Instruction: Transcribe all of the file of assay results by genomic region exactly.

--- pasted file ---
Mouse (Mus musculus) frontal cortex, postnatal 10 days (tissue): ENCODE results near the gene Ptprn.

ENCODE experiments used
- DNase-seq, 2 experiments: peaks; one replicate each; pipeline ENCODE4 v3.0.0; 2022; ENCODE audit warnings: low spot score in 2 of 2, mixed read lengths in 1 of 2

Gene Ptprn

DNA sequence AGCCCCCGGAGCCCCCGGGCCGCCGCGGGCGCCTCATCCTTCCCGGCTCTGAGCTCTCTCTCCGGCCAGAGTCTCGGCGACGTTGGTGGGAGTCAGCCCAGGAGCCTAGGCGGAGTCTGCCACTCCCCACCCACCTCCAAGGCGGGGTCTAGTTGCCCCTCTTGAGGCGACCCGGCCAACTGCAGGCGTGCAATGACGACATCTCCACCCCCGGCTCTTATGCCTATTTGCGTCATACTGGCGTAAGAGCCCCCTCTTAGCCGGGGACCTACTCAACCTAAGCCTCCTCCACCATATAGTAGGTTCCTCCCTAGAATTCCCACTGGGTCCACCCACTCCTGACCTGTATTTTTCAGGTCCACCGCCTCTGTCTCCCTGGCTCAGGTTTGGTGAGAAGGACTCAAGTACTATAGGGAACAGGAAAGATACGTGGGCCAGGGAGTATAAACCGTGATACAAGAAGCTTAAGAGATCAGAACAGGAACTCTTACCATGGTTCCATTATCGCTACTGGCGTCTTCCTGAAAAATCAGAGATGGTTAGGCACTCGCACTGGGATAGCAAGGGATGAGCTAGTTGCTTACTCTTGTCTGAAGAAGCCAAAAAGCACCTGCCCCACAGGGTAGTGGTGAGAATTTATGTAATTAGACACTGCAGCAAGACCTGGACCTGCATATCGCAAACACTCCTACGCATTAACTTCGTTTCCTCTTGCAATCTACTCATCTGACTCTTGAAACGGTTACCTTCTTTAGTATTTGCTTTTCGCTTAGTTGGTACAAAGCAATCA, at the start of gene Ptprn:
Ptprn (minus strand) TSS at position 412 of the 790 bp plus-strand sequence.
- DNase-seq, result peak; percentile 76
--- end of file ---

Mouse (Mus musculus) frontal cortex, postnatal 10 days (tissue): ENCODE results near the gene Ptprn.

ENCODE experiments used
- DNase-seq, 2 experiments: peaks; one replicate each; pipeline ENCODE4 v3.0.0; 2022; ENCODE audit warnings: low spot score in 2 of 2, mixed read lengths in 1 of 2

Gene Ptprn

DNA sequence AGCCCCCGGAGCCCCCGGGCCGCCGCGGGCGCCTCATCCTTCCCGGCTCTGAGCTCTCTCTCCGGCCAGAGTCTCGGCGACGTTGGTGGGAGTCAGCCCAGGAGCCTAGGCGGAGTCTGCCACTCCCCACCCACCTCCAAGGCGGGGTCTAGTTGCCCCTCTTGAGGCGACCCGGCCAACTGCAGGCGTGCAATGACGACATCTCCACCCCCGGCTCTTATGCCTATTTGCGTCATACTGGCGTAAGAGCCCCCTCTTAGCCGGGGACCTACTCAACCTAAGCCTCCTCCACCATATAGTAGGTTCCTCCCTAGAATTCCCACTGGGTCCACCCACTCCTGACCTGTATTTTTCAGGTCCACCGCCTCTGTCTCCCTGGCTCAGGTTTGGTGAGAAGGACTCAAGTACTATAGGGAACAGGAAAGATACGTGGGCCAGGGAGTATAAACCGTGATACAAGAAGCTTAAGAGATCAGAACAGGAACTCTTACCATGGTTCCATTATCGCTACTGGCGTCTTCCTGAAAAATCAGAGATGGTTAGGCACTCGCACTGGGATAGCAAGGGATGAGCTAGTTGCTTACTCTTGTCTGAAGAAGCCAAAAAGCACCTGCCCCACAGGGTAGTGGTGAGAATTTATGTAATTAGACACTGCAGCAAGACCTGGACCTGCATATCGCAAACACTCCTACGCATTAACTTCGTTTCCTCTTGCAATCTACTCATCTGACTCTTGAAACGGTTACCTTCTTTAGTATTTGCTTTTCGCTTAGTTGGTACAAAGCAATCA, at the start of gene Ptprn:
Ptprn (minus strand) TSS at position 412 of the 790 bp plus-strand sequence.
- DNase-seq, result peak; percentile 76